- Family and Parenting»
Empowering Your Daughter
I listened very carefully to the words of the song that encourages fathers to be good to their daughters the other day. How true... our daughters are often raised with the impression that they are to be lady-like, proper and submissive. Their self image is often shaped by the magazines that they read; looking at pictures of models in tiny clothing, flaunting their bodies as if they were sex symbols. Beauty pageants for young girls are still popular. Young girls dressing like beauty queens, with the expectation they be nothing but poised, beautiful and talented. How very sad for the girls of society to grow up believing they have to adhere to the societal expectations forced upon them.
My own daughter, at the tender age of nine, is entering pre-puberty. Her body is shaped like an hour glass. She is budding breasts already. She is extremely tall; measuring in at almost 5 feet already! She is low maintenance however and I hope she chooses to stay that way. She has thick, naturally curly hair (I am so envious) and eyebrows that resemble Brook Shields's when she was younger. My daughter is a tom-boy however and most of her buddies are boys. She isn't into dolls or playing house, but she will stomach it for a while to appease her girl friends that come over to play. She'd much rather play Pokemon or video games with her brother. She takes karate class and loves how it makes her feel.
She is also "girly" in many ways too. She loves to wear eye shadow, blush and lipstick for pictures. She likes to dress in cute clothes. She looked at herself in a new outfit the other day and said, "I just can't get over myself today...I look so cute!" This made me chuckle. It also made me feel great that she could recognize her natural beauty, feel good about herself and then go kick butt in karate class that evening.
She has a loud laugh and isn't afraid to use it. She is artistic and loves stuffed toys. My daughter loves animals and jumping on the trampoline. She is deathly afraid of all bugs and will scream bloody murder if she sees one. She is tender and loving but also has the temper of a provoked pit bull when she wants to. She is human. She is unique and herself.
I have never promoted comparing herself to other girls because the truth is, she towers over most of her classmates. She isn't tiny, petite and never will be. She isn't afraid to get wet or get dirty and a stain on her clothes becomes a laughable matter, not the end of the world. I am very proud of her and the identity that she is forming. I want her to be an opinionated, self directed, confident but compassionate woman when she grows up. Every day, I check myself and what I have done each day to provide a model in myself that she can look up to. I am far from perfect. She knows and sees this. She has seen me cry, get so angry I have thrown something and has seen me hurt by others and go through the grief of this. I don't want to solve her problems for her though. She sees me solve my own and I explain to her that it's necessary for us to do this because only we can live with our own choices.
My little girl asks a lot of questions and we discuss all of them. She is at this age, trying to form an identity where she can fit in with classmates and societal demands of her, but at the same time, be herself.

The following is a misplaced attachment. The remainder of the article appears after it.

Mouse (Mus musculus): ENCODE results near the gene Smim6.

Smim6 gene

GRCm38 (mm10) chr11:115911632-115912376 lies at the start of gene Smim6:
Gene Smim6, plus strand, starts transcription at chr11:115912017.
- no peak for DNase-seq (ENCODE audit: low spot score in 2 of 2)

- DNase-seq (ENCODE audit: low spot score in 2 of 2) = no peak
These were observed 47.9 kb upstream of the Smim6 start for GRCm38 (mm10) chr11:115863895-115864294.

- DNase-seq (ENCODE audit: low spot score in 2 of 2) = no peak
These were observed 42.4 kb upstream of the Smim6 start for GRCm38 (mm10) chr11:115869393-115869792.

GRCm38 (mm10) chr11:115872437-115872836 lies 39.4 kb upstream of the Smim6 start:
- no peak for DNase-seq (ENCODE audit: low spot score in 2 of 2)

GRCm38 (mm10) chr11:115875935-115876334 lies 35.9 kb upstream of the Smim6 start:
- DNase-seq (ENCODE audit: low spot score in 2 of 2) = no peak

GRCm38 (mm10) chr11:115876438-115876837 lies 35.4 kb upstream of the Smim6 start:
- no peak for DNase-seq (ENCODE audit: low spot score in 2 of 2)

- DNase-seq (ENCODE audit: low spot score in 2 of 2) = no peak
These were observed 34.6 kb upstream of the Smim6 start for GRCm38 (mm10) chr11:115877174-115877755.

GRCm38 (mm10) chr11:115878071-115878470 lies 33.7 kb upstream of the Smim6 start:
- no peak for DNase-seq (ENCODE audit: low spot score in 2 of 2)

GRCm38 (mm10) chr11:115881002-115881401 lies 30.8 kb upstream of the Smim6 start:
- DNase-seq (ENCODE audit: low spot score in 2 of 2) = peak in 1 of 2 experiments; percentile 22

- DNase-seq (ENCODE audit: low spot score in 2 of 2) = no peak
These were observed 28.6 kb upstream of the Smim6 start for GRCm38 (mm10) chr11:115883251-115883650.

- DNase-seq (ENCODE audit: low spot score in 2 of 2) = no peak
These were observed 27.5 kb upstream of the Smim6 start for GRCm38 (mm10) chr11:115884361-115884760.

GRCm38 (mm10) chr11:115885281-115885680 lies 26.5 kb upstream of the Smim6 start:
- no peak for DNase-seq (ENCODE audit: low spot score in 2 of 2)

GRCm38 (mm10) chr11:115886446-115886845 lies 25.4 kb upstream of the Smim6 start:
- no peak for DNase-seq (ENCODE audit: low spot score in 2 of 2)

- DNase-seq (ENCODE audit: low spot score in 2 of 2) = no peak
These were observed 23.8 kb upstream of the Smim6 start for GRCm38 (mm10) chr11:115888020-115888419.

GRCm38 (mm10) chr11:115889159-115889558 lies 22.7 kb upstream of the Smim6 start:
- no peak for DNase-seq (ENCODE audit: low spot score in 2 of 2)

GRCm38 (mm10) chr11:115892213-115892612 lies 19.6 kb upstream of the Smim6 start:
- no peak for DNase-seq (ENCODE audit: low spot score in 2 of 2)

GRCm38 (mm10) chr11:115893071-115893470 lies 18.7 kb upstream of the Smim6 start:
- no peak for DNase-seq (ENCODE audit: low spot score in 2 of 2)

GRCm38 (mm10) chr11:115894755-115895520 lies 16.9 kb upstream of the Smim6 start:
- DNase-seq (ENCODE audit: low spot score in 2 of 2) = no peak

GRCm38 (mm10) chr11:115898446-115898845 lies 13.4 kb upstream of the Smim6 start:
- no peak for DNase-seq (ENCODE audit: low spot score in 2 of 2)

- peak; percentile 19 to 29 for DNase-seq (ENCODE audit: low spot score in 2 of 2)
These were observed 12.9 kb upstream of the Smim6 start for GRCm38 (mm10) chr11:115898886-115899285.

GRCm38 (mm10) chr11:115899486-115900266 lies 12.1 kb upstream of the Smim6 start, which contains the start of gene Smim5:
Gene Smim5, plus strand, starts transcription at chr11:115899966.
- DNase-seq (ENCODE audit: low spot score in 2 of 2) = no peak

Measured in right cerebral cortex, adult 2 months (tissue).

We all want our children to surpass us in achievements and success. We all want to give them what we couldn't have too. I am finding that the word "no" makes her angry but also encourages her to think on her own. If given everything she expresses a whim for, she will depend on others to provide for her. If told no more often than yes, she will learn to save up for the things she wants, find a way to earn it or realize that she doesn't always need what she sees and likes at that moment.
Each year, I encourage her at Christmastime to fill a garbage bag of clothing she doesn't wear and toys she hasn't played with in a while. At first she scoffed at this. Now, she looks forward to this event each year. She accompanies me to a women's shelter to deliver the items and she feels a sense of accomplishment in helping others by giving away something she had.
I am her scout leader (along with 18 other girls) and I try to focus on the importance of the earth, treatment of others and giving back. Being nine years old or a pre-teen, life has many ups and downs. Hormones are setting in and emotions are on the rise. Tears form for no specific reason and fight/arguments sometimes feel as if they are more constant than they really are. I pray that I am helping my daughter look at various options for her life. I want her to be tolerant of differences. I want her to embrace culture and other customs of the people we meet or already know. I want her to appreciate the things in life that can't be purchased; commitment, honor, morals and values. I see that she has turned into a complex but wonderful, young lady so far.
Parents, nurture your girls to be themselves. Throw away those magazines if your daughter begins to believe that she isn't perfect unless she resembles the figure on each page. Get them involved in a sport or an activity that will nurture their body, mind and allow them to express themselves in a way that empowers them. No matter what career path our young ladies choose as they get older; be it mothering a child, working in the field or running a business in the home, our girls will need confidence, knowledge and experiences in all venues of life to be successful. Start young and relish their accomplishments. Allow laughter, mistakes and encourage more attempts after initial failures. Love your daughters without condition. One day you'll have to set them free. Be confident in knowing you did all you could to assure success for her from the beginning.